By Pooja Khajuria, Consultant
Despite a continued drive to make boardrooms more representative, the current executive recruitment processes largely depend on extensive personal networks, specialised industry knowledge and building relationships. A process that is outdated and often inaccessible to people representing diverse marginalised groups.
A recent study conducted by Green Park consultancy found there are fewer black people at the top of FTSE 100 than before, despite long-standing diversity targets. For the first time in 6 years, there are no black chairpersons, chief executives, or finance chiefs. Only 2.6% of people on UK tech boards are ethnic minorities.
It is quite evident that there is a need for increased diversity in the leadership across industries and sectors. But despite higher recognition of the value of diversity, there appears to be no progress at the board level, where most decisions are made.
A band-aid solution for this persistent problem is diversity targets – a solution that does little to address the more complex underlying issues of driving an inclusive workplace culture.
For an organisation to truly build and leverage the strength of a diverse board, the process for executive hiring needs to be fairer and more accessible for candidates. The focus should be on making incremental changes to make the recruitment equitable and democratising the opportunity by encouraging those from underprivileged backgrounds to become more aware and confident about their skills. The recruitment teams and the hiring managers need to be educated on – inclusive recruitment practices, recognising talent from backgrounds that they may not be accustomed to and modifying recruitment policies and processes.
The process should not end there, once an individual is hired it is important to ensure that they feel accepted and included in reality. To obtain the best performance out of the new hire and the team, everyone needs to be educated to make conscious efforts to create a mutually respectful atmosphere and welcome any changes.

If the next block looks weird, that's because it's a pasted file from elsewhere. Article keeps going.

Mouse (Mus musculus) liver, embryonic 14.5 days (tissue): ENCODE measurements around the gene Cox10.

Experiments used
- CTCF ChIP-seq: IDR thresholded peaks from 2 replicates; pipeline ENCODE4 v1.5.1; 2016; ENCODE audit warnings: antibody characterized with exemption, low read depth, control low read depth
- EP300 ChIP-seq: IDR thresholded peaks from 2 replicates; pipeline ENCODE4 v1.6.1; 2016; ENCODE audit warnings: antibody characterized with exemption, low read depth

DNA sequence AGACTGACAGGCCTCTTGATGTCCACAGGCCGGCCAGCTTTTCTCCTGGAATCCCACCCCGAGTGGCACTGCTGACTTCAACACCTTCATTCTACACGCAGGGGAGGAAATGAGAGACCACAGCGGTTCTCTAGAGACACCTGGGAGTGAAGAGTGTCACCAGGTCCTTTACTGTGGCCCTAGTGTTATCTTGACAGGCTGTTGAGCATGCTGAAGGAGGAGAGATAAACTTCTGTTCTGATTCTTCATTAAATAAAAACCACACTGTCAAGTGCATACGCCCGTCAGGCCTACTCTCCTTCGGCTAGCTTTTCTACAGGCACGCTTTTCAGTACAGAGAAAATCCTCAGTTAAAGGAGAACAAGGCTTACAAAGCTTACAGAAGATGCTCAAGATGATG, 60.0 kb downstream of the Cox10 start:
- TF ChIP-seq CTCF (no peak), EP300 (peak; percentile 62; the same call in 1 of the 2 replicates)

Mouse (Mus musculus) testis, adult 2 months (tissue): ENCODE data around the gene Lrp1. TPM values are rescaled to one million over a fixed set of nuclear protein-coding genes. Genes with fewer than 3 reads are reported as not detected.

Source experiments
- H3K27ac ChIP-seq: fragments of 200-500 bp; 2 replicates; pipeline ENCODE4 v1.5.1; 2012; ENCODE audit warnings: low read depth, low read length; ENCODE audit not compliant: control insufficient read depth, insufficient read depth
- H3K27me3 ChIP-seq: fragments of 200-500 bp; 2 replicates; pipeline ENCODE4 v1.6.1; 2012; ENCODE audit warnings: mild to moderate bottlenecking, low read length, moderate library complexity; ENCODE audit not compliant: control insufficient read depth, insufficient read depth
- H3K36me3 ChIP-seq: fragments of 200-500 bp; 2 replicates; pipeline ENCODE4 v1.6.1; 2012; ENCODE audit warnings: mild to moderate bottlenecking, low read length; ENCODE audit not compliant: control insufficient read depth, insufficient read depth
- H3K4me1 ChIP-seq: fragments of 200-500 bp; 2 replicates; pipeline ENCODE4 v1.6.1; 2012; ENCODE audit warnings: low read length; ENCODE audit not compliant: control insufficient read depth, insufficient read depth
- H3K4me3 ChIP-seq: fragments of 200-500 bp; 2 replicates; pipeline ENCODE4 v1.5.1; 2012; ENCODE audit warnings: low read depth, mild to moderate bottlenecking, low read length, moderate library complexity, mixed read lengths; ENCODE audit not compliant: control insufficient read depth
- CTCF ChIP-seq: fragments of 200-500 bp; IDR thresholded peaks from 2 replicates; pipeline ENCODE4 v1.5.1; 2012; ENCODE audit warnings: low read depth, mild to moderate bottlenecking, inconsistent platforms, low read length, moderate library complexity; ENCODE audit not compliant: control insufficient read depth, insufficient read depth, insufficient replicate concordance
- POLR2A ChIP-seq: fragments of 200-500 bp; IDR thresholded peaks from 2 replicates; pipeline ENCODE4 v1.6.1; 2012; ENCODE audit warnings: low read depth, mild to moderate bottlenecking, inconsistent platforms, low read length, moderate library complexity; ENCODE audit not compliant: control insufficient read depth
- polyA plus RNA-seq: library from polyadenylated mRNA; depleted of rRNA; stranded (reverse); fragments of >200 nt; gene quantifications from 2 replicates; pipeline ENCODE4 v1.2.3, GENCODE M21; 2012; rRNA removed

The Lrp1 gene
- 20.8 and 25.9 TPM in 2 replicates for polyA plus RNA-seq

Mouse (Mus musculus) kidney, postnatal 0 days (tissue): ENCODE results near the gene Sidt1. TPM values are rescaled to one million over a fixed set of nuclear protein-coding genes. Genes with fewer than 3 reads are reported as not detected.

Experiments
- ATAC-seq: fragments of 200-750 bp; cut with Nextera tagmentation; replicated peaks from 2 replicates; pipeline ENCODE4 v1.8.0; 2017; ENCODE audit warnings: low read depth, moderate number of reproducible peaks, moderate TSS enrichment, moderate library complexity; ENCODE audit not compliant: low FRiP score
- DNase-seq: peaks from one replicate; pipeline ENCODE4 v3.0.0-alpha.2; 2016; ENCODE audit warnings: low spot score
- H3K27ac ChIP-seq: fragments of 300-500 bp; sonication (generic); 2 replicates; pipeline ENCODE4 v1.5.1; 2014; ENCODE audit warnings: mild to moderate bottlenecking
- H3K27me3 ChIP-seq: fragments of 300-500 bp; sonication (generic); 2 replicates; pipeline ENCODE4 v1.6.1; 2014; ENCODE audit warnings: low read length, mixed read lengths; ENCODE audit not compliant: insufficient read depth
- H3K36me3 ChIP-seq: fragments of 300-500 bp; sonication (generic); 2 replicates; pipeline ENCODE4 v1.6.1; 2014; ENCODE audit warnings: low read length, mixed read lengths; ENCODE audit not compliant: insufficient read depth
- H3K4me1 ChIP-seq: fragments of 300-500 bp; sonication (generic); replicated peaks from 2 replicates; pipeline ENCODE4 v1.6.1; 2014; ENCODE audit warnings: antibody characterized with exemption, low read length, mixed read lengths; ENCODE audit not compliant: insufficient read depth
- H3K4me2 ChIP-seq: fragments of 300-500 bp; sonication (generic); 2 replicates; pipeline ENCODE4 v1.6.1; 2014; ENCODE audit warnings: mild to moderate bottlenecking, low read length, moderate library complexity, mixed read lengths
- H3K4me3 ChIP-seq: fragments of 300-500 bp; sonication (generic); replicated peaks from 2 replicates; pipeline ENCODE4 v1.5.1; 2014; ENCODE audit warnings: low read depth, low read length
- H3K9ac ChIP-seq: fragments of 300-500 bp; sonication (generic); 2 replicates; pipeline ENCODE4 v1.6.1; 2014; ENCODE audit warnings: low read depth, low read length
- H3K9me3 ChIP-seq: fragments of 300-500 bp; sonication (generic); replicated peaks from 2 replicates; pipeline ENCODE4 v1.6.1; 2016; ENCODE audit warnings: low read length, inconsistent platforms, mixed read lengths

This approach to recruitment will enable employers to talk transparently about diversity and inclusion in the recruitment process and build an organically diverse organisation without having to resort to stale figures on the number of people from a certain place, gender, race, or other demographics.
Don’t get me wrong, I am not saying that diversity targets are bad, their purpose may be genuine and well-intentioned, but they must be used with caution. While metrics are a powerful tool to build higher self-awareness and a steady pressure towards increasing equity across the organisation, they can’t be the end solution. To achieve workplace equity, an organisation needs to continuously make small changes that collectively add up to valuable staffing decisions and major organisational outcomes.
What do you think about diversity targets and applied recruitment processes? How would you change them to make them more equitable?
To find out more about how we can help you in creating inclusive recruiting practices, please check out this page or reach out to us at email@example.com.
Photo by Canva
Liked this article? Share it with your network: